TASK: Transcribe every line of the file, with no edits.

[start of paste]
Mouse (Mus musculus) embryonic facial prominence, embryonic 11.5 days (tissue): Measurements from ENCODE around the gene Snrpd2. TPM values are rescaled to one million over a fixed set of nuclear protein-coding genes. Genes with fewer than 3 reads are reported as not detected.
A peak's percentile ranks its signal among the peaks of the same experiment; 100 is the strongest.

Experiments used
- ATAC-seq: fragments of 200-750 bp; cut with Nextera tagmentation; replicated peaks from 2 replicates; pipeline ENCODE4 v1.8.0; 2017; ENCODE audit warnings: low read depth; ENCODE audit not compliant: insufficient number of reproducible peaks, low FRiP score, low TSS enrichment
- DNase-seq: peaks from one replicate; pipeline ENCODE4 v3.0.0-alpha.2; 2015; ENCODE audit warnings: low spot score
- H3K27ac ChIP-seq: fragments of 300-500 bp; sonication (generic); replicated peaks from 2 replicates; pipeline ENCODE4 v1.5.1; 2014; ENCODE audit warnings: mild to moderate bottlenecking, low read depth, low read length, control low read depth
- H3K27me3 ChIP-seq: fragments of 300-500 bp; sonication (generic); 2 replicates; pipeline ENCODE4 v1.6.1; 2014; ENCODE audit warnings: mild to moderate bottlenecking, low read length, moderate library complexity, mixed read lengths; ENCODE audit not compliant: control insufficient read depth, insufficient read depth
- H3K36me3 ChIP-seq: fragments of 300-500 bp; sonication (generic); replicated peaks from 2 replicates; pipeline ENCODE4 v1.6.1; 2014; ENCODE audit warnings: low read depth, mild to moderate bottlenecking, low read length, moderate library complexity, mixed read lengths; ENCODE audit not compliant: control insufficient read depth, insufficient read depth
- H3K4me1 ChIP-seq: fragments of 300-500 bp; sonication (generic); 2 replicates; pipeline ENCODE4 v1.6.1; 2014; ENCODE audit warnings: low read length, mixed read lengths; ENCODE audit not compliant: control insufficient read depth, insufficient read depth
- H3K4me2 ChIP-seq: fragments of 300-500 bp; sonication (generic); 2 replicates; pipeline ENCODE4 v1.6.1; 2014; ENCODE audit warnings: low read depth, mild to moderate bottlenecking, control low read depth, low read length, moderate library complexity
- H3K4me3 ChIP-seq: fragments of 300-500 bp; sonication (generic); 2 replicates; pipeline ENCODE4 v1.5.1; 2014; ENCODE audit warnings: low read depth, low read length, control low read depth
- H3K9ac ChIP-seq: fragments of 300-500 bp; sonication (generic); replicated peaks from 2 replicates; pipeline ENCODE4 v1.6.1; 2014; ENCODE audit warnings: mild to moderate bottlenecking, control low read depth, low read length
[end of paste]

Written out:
Mouse (Mus musculus) embryonic facial prominence, embryonic 11.5 days (tissue): Measurements from ENCODE around the gene Snrpd2. TPM values are rescaled to one million over a fixed set of nuclear protein-coding genes. Genes with fewer than 3 reads are reported as not detected.
A peak's percentile ranks its signal among the peaks of the same experiment; 100 is the strongest.

Experiments used
- ATAC-seq: fragments of 200-750 bp; cut with Nextera tagmentation; replicated peaks from 2 replicates; pipeline ENCODE4 v1.8.0; 2017; ENCODE audit warnings: low read depth; ENCODE audit not compliant: insufficient number of reproducible peaks, low FRiP score, low TSS enrichment
- DNase-seq: peaks from one replicate; pipeline ENCODE4 v3.0.0-alpha.2; 2015; ENCODE audit warnings: low spot score
- H3K27ac ChIP-seq: fragments of 300-500 bp; sonication (generic); replicated peaks from 2 replicates; pipeline ENCODE4 v1.5.1; 2014; ENCODE audit warnings: mild to moderate bottlenecking, low read depth, low read length, control low read depth
- H3K27me3 ChIP-seq: fragments of 300-500 bp; sonication (generic); 2 replicates; pipeline ENCODE4 v1.6.1; 2014; ENCODE audit warnings: mild to moderate bottlenecking, low read length, moderate library complexity, mixed read lengths; ENCODE audit not compliant: control insufficient read depth, insufficient read depth
- H3K36me3 ChIP-seq: fragments of 300-500 bp; sonication (generic); replicated peaks from 2 replicates; pipeline ENCODE4 v1.6.1; 2014; ENCODE audit warnings: low read depth, mild to moderate bottlenecking, low read length, moderate library complexity, mixed read lengths; ENCODE audit not compliant: control insufficient read depth, insufficient read depth
- H3K4me1 ChIP-seq: fragments of 300-500 bp; sonication (generic); 2 replicates; pipeline ENCODE4 v1.6.1; 2014; ENCODE audit warnings: low read length, mixed read lengths; ENCODE audit not compliant: control insufficient read depth, insufficient read depth
- H3K4me2 ChIP-seq: fragments of 300-500 bp; sonication (generic); 2 replicates; pipeline ENCODE4 v1.6.1; 2014; ENCODE audit warnings: low read depth, mild to moderate bottlenecking, control low read depth, low read length, moderate library complexity
- H3K4me3 ChIP-seq: fragments of 300-500 bp; sonication (generic); 2 replicates; pipeline ENCODE4 v1.5.1; 2014; ENCODE audit warnings: low read depth, low read length, control low read depth
- H3K9ac ChIP-seq: fragments of 300-500 bp; sonication (generic); replicated peaks from 2 replicates; pipeline ENCODE4 v1.6.1; 2014; ENCODE audit warnings: mild to moderate bottlenecking, control low read depth, low read length